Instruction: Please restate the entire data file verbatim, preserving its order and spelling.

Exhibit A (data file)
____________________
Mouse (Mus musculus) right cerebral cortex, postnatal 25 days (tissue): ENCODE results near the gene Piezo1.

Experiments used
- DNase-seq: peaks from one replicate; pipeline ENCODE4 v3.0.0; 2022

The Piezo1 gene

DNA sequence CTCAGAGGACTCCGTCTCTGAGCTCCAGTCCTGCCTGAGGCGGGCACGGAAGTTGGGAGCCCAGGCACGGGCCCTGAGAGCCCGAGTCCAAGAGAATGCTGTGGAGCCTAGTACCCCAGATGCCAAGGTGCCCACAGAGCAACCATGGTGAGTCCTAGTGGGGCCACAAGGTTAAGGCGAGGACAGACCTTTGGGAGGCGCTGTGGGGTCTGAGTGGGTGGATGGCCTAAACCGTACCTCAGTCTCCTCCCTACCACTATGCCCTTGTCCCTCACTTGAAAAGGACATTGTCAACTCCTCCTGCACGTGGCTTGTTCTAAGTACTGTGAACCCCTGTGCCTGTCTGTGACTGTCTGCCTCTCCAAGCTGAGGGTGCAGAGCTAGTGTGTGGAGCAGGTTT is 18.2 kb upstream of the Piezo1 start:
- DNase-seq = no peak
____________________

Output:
Mouse (Mus musculus) right cerebral cortex, postnatal 25 days (tissue): ENCODE results near the gene Piezo1.

Experiments used
- DNase-seq: peaks from one replicate; pipeline ENCODE4 v3.0.0; 2022

The Piezo1 gene

DNA sequence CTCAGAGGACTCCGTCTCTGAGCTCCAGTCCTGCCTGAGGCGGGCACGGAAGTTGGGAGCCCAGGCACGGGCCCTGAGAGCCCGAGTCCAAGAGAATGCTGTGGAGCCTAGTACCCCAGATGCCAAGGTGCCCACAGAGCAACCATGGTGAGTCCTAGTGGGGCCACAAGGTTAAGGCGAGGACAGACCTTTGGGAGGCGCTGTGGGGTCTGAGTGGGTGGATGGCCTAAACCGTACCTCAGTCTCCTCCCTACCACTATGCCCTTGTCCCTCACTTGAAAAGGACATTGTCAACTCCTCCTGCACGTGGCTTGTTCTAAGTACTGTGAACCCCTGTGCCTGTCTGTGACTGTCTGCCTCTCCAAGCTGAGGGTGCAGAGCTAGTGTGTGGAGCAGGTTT is 18.2 kb upstream of the Piezo1 start:
- DNase-seq = no peak